Image resultIn 168 B.C. Antiochus made a second campaign into Egypt with the intention of annexing it to his own kingdom. This time things were not to go as well as he had planned. His army was met by a delegation from the Roman senate led by Popilius Laenas.  Popilius presents Antiochus with a letter from the Senate ordering him out of Egypt or face the wrath of Rome. Antiochus asked for time to consider the letter, so Popilius drew a circle around him on the ground and told him not to leave the circle until he made his decision.  Humiliated, Antiochus was forced out of Egypt.

On his way back through Palestine to Syria, he learns of the uprising in Jerusalem caused by the competing high priests. Jason had picked this time to make his attempt to regain the office of High Priest based on a rumor which said Antiochus had been killed in battle (1 Macc 1:16-19). Antiochus waited until the Sabbath then sends his general Appolnius and some mercenaries into Jerusalem.  They slaughter men, women and children indiscriminately and burn much of the city.

Antiochus fortified the citadel heavily, imposed a heavy tax on the city for the rebellion, and confiscated land.  He occupies the city with foreign troops and Hellenistic sympathizers. 1 Mac 1:35-36 calls these “people of pollution” who defile the sanctuary.  But this text also says these foreigners became a “great menace,” using the noun παγίς, often translated “snare” or “trap.” The word is often used for a trap laid by an enemy, as in LXX Psalm 56:7 (ET 57:6) or Jeremiah 5:26. The Greek invaders are certainly a danger, but the real danger for the writer of 1 Maccabees is the temptation to surrender to the Gentiles and forsake the covenant.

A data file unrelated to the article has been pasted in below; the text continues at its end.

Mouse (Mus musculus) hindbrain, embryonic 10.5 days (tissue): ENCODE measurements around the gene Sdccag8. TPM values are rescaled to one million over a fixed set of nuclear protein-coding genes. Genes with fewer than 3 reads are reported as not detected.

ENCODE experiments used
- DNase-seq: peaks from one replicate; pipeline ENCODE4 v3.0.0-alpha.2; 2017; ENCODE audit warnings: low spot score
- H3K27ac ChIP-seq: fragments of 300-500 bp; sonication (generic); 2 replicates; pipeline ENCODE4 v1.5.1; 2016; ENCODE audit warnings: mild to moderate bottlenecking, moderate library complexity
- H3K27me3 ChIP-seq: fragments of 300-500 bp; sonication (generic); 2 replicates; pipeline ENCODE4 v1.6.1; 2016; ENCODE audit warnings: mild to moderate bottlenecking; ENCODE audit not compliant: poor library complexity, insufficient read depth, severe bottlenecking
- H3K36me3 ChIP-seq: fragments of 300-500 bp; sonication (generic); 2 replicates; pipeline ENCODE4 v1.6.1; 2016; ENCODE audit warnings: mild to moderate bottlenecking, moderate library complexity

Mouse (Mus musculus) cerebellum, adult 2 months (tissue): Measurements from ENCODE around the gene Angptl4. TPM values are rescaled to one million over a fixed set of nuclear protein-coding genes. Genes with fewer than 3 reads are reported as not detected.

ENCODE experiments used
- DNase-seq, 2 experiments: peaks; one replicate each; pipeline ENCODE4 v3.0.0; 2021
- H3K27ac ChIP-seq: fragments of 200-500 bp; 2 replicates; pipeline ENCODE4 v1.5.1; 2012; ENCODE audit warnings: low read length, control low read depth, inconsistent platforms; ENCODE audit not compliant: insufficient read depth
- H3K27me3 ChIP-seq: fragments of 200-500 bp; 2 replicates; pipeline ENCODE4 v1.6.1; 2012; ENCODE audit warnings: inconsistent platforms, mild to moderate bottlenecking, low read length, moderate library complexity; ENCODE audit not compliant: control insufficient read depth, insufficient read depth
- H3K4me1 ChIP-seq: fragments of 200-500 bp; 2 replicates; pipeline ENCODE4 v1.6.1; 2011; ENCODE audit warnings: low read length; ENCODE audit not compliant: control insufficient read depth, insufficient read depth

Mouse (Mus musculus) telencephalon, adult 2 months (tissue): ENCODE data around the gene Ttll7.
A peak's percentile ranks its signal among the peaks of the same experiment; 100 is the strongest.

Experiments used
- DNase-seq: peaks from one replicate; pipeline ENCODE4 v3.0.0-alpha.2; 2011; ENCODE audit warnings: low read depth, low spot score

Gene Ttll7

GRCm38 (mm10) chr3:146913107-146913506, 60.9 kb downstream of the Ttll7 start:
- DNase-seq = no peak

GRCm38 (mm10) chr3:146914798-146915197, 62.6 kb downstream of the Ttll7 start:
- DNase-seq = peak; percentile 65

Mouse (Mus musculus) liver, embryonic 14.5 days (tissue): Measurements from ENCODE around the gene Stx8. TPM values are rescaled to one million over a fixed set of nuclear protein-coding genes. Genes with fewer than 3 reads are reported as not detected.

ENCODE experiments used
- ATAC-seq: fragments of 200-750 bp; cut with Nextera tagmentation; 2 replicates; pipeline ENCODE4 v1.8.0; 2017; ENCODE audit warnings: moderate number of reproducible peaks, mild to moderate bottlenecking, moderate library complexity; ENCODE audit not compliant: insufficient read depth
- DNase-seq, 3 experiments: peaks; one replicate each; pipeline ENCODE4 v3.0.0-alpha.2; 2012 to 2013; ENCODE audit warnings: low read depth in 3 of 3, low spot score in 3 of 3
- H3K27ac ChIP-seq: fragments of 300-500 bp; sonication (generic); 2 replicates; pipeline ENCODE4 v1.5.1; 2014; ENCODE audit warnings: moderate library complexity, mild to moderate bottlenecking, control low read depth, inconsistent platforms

The most shocking example of this is the action of Menelaus the High Priest. As he would have in any other captured city, Antiochus combined the worship of Yahweh with Zeus. Within the temple itself Antiochus sacrificed to Zeus, supported by the high priest and the Hellenistic Jews.

1 Maccabees 1:37-40 On every side of the sanctuary they shed innocent blood; they even defiled the sanctuary. 38 Because of them the residents of Jerusalem fled; she became a dwelling of strangers; she became strange to her offspring, and her children forsook her. 39 Her sanctuary became desolate like a desert; her feasts were turned into mourning, her sabbaths into a reproach, her honor into contempt. 40 Her dishonor now grew as great as her glory; her exaltation was turned into mourning.

There were two “paths of resistance” in the Maccabean revolt. One could take up arms, as Judas and his brothers did, or one could resist passively and be martyred for the faith.

1 Maccabees 1:62-65 But many in Israel stood firm and were resolved in their hearts not to eat unclean food. 63 They chose to die rather than to be defiled by food or to profane the holy covenant; and they did die. 64 Very great wrath came upon Israel.

For the writer of 1 Maccabees, violence was indeed the answer.